Popeye's ensemble is rehearsing the opening of the Poet and Peasant Overture (with interpolations of the Popeye theme and "I've Been Working on the Railroad"). Maestro Bluto drops in from ... See full summary »
Popeye is sitting outside Olive's lunchroom at the airport, distraught. She's closed the business to fly away with an aviator (Bluto, of course). But it's hardly what she expected; he has ... See full summary »
Policeman Wimpy loses his handcuffed prisoner when he's distracted by a hamburger shop. The escapee drops into the weapon-filled pawn shop Popeye and Olive are running, and quickly gets in a fight with Popeye.
Popeye applies for a lifeguard job when he sees Olive in the pool, but Bluto also wants the job (and Olive). The manager, Wimpy, asks them to demonstrate their skills in a contest. Popeye ... See full summary »
Popeye takes Olive mountain climbing. Bluto sets various traps for them along the way, which Popeye manages to overcome. They get to the top, and Bluto pushes Popeye off a cliff and starts ... See full summary »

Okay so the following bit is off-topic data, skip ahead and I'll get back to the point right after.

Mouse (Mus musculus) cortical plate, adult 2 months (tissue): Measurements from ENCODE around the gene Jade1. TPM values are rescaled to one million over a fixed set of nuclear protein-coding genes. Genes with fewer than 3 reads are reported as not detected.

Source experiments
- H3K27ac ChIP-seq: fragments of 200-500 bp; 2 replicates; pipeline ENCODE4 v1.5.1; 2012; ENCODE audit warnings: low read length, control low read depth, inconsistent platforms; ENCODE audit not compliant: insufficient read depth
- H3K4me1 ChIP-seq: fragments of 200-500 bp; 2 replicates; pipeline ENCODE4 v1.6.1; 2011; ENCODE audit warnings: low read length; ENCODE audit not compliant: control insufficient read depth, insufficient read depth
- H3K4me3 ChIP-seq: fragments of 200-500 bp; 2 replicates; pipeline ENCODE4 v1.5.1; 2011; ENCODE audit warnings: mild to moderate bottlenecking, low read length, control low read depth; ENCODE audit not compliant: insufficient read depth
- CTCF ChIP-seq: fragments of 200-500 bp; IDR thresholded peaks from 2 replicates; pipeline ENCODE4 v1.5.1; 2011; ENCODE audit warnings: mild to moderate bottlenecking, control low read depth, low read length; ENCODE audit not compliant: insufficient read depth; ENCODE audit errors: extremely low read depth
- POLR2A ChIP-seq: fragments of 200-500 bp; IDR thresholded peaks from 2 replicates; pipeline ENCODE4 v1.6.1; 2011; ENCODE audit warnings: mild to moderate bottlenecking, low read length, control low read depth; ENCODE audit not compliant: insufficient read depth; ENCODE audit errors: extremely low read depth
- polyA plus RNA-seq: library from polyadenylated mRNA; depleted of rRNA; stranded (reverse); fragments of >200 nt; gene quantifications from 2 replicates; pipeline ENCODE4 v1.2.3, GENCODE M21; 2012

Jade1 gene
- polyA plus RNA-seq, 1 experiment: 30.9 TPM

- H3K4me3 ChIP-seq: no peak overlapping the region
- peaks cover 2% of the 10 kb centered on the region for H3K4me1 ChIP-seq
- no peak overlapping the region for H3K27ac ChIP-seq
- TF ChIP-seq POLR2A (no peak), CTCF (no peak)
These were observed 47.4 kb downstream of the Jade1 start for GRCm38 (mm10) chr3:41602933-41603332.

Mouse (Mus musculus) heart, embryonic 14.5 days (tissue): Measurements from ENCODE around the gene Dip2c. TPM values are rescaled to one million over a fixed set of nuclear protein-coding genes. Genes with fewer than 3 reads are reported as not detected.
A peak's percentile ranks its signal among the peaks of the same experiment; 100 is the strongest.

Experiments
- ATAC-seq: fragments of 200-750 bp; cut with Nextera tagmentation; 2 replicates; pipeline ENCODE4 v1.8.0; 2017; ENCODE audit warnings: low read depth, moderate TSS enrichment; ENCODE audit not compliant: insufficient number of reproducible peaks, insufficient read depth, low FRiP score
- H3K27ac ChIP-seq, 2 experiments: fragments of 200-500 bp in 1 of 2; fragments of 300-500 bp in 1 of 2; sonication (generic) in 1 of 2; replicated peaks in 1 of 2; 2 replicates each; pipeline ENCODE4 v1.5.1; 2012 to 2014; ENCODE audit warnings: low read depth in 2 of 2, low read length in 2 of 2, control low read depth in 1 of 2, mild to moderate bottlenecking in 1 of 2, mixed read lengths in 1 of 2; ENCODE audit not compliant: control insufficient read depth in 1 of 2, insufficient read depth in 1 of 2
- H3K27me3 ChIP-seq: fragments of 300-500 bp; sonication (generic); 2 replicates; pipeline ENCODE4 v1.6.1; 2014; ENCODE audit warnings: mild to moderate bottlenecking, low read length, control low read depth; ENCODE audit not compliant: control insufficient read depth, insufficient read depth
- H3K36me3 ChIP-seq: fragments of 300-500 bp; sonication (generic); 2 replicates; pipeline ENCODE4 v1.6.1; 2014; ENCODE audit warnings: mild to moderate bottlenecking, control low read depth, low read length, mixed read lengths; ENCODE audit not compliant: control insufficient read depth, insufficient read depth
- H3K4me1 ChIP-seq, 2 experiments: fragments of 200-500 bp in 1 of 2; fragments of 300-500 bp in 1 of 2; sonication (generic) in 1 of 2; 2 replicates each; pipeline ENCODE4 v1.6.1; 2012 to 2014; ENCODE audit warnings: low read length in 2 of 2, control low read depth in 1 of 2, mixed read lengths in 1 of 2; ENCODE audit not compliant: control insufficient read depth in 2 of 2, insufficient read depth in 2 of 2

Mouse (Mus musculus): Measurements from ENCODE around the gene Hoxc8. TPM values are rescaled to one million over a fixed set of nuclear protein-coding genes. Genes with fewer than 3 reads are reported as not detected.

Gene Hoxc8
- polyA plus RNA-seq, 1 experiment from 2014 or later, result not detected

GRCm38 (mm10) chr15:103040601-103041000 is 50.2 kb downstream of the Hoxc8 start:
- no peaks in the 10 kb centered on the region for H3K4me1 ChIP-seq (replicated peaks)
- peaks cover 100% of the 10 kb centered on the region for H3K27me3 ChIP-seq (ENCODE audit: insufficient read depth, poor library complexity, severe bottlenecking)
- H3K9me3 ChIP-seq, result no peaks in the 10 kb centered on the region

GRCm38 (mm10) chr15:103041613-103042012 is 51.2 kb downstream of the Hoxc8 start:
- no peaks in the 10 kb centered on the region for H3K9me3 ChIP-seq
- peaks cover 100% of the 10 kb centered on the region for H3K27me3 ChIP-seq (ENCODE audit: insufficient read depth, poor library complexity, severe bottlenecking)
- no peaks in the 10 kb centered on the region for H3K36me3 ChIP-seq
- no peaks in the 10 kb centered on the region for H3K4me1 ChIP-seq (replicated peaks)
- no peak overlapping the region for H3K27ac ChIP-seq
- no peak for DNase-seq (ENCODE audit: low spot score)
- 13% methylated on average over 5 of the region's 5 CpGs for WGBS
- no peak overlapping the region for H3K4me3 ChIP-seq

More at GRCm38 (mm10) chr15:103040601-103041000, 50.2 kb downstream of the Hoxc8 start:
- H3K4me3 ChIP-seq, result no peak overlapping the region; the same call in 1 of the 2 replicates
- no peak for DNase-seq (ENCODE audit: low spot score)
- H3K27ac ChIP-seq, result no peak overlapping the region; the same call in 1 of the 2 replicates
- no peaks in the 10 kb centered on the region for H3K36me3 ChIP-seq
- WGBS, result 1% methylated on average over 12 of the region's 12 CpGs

A Mardi Gras celebration, looking pretty much like any carnival. Bluto is a strongman, claiming to be King of the Mardi Gras, and drawing a large crowd. Popeye, nearby, claims only, "I yam ... See full summary »
Popeye's failures in the kitchen send him on a quest for a wife. He visits the "matrimonial agency" and picks Olive at the same time Bluto picks her. Of course, the boys settle their ... See full summary »
Popeye and Olive are attending a football game; Bluto's team takes the field, and Olive is swept off her feet, becoming a cheerleader for him. Popeye signs up and becomes quarterback of the opposing team, which is skinny and pathetic looking, compared to Bluto's team of huge bruisers. Things go badly, of course, until Popeye eats his spinach and becomes a whole football team himself, winning both the game and Olive. Written by
Jon Reeves <firstname.lastname@example.org>
The title (and plot) refers to the 1933 song "You Gotta Be a Football Hero" written by Al Sherman, Buddy Fields and Al Lewis. It is one of the most widely recorded and performed American football anthems of all time. See more »
Visually very impressive, particularly Olive cheering on the sidelines.
Fleischer Studios, particularly in the early years, did some extremely visually well-crafted cartoons. Most of the more unusual ones were Koko the Clown and Betty Boop shorts, but there were a number of Popeye shorts that are notable for great visual bits too. The most interesting ones here are Popeye giving new meaning to the nickname "Crazylegs" and Olive doing a cheer on the sidelines for Bluto (yes, Bluto-Olive is fickle, remember?) that reveals she's a contortionist. While not as good as Football Toucher Downer, this has its moments and a running gag that features Wimpy. What else can you ask for? There is a colorized version. The black and white is superior. Well worth watching. Recommended.
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